Cuba faces priest shortage due to migration, resignations of younger Catholic clergy

Seven young priests who have left the diocese of Camaguey

From our Bureau of Churches in Captivity with some assistance from our Bureau of Troublesome Priests

Father Alberto Reyes — who was recently reprimanded for ringing church bells during blackouts — is not the only priest in his diocese to encounter resistance from his local bishop. At least seven young priests have left the Camaguey diocese, some due to the bishop’s coziness with Castro, Inc., others due to the intolerable conditions under which all Cubans live.

As a result, the Catholic Church in Camaguey is now staffed mostly by priests in their eighties and seventies, that is, by priests who have spent their entire ministry under the repressive control of Castro, Inc.

Whether or not the situation in Camaguey is typical of all of Cuba is not clear. The article below focuses solely on Camaguey, but what it reveals about its Bishop Wilfredo Pino seems to indicate that all or most of Cuba’s bishops prefer to act according to the guidelines set by the late Cardinal Jaime Ortega, who preferred to support the dictatorship and stifle dissent.

Stay tuned. This story could lead to similar investigations by independent journalists in other Cuban dioceses.

From Cubanos Por El Mundo, by Luis Perdomo

At least seven young priests have left the Archdiocese of Camagüey in recent years for various reasons.

This exodus from the ecclesiastical district affects not only the Catholic Church but also society and communities, making pastoral work more difficult.

Most of the clerics emigrated, including one who benefited from the humanitarian parole program, a U.S. initiative for citizens of Cuba, Venezuela, Nicaragua, and Haiti who live under oppressive dictatorships.

One decided to hang up his cassock and start a family, while others had irreconcilable differences with the current Archbishop of Camagüey, Monsignor Wilfredo Pino Estévez, prompting them to move to other dioceses, within or outside of Cuba.

In October 2023, a post by Father José Rafael Grau Adán circulated on social media and WhatsApp groups, confirming the departure of at least four priests.

“Everyone must already know that 4 of our youngest priests have left the diocese. We are left with three octogenarians, some in their seventies. The religious, 4, and an extensive diocese, and the Bishop who will have to be a magician,” he wrote.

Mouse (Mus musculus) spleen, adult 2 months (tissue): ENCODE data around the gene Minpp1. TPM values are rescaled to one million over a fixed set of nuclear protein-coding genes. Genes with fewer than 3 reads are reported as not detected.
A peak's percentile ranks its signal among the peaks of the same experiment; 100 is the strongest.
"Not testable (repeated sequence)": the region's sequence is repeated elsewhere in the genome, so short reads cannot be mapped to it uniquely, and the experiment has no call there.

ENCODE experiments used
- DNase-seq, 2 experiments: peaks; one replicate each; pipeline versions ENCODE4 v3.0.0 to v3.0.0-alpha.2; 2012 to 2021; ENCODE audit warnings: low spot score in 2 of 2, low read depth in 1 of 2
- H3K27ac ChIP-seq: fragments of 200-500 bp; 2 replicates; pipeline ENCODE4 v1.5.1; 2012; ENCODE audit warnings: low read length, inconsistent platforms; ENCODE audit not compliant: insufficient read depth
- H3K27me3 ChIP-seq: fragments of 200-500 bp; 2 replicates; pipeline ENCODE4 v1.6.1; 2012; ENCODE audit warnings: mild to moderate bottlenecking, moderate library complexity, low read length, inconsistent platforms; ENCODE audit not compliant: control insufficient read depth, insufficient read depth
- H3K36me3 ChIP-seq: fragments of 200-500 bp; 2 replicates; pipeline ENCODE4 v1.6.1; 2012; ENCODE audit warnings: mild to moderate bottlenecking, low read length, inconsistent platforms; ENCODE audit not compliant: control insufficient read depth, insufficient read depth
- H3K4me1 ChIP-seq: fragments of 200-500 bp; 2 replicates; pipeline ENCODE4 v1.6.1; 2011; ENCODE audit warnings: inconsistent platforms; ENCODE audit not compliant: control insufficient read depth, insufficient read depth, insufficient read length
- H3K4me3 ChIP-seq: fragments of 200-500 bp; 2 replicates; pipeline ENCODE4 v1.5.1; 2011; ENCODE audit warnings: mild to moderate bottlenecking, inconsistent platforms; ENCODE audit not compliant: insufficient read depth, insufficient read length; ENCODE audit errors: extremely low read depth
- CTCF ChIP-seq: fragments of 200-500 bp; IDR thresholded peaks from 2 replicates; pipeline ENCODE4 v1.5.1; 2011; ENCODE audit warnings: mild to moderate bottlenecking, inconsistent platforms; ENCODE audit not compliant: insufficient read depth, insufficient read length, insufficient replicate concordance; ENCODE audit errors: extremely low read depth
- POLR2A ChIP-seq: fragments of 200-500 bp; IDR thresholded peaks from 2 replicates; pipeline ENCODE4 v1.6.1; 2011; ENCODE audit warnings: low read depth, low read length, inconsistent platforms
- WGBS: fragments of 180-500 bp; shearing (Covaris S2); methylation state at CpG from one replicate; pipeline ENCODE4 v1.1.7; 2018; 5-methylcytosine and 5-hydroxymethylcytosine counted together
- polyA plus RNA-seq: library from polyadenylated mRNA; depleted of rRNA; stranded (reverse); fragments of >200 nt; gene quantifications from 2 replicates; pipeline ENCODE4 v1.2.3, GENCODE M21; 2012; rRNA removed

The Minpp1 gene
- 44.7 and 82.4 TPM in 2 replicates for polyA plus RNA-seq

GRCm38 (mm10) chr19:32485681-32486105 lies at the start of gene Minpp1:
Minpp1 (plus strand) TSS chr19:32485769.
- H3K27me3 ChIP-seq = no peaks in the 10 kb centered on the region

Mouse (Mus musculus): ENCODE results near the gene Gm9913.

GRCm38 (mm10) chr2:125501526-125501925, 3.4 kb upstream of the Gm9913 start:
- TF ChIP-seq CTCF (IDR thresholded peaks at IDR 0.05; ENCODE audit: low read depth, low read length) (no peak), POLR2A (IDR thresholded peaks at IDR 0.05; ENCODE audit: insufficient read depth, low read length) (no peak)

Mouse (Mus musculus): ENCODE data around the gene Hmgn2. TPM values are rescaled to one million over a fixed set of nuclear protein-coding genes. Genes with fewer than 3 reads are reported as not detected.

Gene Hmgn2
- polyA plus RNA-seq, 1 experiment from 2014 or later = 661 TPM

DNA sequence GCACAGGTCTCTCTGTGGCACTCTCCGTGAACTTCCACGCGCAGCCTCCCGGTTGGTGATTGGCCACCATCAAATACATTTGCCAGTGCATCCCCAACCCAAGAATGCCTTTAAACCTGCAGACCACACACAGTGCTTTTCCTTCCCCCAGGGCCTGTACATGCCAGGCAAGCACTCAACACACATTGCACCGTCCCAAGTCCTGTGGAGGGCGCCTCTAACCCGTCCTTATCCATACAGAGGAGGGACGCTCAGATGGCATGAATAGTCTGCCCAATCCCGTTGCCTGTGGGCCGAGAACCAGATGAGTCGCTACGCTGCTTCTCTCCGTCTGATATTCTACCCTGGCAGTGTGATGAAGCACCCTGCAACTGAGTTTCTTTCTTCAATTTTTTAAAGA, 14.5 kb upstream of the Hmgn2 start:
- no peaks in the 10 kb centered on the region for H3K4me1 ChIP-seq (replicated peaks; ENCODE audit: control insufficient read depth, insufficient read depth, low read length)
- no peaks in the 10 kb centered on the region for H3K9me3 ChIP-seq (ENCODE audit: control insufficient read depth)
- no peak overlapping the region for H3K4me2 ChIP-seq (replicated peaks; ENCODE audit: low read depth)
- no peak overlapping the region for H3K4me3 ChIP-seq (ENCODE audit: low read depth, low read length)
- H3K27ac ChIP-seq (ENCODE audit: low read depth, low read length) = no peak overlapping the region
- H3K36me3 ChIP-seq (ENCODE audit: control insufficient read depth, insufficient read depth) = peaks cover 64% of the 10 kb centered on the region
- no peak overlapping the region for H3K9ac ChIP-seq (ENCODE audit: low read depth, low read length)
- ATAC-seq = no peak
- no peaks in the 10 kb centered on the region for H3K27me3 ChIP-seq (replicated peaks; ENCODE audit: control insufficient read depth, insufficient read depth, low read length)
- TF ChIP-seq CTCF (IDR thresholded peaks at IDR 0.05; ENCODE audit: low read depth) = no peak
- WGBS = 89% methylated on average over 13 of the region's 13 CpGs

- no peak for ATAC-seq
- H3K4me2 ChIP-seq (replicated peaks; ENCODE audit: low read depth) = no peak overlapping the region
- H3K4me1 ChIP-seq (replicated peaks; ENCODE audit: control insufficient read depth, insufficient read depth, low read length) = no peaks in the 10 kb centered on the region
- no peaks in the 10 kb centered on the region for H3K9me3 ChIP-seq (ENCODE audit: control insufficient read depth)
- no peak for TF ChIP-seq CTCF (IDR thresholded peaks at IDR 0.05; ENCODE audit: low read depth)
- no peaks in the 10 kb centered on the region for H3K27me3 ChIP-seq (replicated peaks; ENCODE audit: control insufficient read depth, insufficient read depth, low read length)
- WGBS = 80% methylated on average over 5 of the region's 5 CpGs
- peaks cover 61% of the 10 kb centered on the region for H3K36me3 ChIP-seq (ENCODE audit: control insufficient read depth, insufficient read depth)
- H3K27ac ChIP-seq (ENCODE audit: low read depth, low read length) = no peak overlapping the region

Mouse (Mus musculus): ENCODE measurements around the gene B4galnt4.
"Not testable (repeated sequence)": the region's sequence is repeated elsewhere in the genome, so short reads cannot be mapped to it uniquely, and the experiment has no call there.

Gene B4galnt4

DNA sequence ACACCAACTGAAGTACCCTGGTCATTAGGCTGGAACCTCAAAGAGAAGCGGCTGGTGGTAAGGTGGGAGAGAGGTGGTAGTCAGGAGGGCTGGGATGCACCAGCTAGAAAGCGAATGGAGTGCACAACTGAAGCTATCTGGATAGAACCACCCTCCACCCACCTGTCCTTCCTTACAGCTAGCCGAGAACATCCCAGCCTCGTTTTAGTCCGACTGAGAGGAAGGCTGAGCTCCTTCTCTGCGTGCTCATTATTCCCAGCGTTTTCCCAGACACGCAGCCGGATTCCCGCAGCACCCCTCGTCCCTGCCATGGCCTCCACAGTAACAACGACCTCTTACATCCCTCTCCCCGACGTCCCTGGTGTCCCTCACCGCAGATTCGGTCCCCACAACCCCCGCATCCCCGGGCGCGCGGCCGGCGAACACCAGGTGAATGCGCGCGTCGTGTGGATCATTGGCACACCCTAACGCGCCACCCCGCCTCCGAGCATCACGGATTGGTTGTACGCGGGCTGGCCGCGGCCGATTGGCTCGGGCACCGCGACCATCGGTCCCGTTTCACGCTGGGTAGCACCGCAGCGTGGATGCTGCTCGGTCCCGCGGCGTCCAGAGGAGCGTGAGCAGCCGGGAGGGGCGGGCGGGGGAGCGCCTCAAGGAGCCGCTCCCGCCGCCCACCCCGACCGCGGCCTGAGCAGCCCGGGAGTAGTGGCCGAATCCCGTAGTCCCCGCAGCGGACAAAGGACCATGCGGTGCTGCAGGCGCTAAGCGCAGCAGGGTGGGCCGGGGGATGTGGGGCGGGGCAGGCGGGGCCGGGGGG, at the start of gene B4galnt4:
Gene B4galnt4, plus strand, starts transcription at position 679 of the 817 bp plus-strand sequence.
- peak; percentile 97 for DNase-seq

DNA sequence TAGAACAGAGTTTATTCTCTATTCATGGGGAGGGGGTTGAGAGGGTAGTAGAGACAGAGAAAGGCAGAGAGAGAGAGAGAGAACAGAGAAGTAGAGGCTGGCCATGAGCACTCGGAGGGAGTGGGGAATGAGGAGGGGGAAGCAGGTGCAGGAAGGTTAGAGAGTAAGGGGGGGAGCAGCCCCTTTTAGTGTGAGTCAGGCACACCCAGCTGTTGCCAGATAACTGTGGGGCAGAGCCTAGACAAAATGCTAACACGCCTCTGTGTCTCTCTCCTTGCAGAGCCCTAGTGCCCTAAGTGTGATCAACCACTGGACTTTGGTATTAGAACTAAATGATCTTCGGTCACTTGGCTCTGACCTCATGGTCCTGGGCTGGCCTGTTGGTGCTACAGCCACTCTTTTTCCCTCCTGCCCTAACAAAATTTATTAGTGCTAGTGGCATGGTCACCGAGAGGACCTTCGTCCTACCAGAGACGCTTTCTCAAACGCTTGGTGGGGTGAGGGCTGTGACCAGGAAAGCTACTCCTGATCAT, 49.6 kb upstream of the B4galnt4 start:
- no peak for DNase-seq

Although the supportive post accessed by Cubanos por el Mundo was mainly an SOS to keep a 1989 Toyota car operational for his pastoral services, Grau hinted at those absences.

Michel Sabido, one of the internet users who responded on Facebook, hoped the octogenarian priest would manage to find the parts for his fifty-year-old vehicle.

“… however, there is something that worries me even more, and that is the priestly exodus happening in a diocese where during chrism masses we almost finished singing PEOPLE OF KINGS, and the procession of priests never ended climbing the presbytery. What is happening to the Diocese?”

Sabido pointed out that Father Grau might have counted wrong since it wasn’t just four priests who had left the Camagüey priesthood of the past, naming each one of them.

The list includes Alien Cruz, Andy Vidal, Yosbel Puentes, Rolando Montes de Oca, Bladimir Navarro, and Fernando Gálvez.

Fernando Gálvez moved from Lugareño, in the Camagüey municipality of Minas, to New Jersey, USA, after pressures from his Archbishop, Wilfredo Pino Estévez.

He revealed this in an interview with Cuban writer Osvaldo Gallardo González, an activist for Religious Freedom in Cuba.

“They didn’t let me be the priest that Jesus Christ asked me to be for that town. Let’s be a priest for another town, with pain and sadness,” he lamented.

His reprimands began after posts on social media against the tyrant Miguel Díaz-Canel and the incidents led by the youth of the San Isidro Movement, according to the dialogue “Gallardo en su Isla,” from the independent media Cuba Trendings.

He also recounted that some women from Lugareño requested masses in memory of the dictator Fidel Castro, which he refused to do; instead, he rang the bells to celebrate, not the death of that person, but “the liberation of a people.”

Independent journalist Ileana Hernández, on June 22, 2021, expressed solidarity with Father Gálvez.

“If we don’t see another post from Father Fernando Gálvez about the problems of his parishioners, it’s because the Archbishopric doesn’t respond to #God but to a tyrannical regime. Silencing a messenger of God to avoid discomforting the tyrant is an aberration,” she asserted.

The historian from Agramonte, Joaquin Estrada Montalván, mentioned several priests from the province who were reprimanded for not aligning with the “resounding silence” of the Bishops.

This prominently includes the name of Alberto Reyes Pías, who was forbidden from publishing his column “Chronicles of the Northwest” (and more recently from ringing the bells in protest of power outages). Now it was Gálvez’s turn, wrote Estrada.

“Cuban bishops find it increasingly difficult to establish ‘discipline’ in communication to their local clergy on matters not strictly related to doctrine, theology, and morals. The ‘Cuban world’ has changed, and that includes priests,” he asserted.

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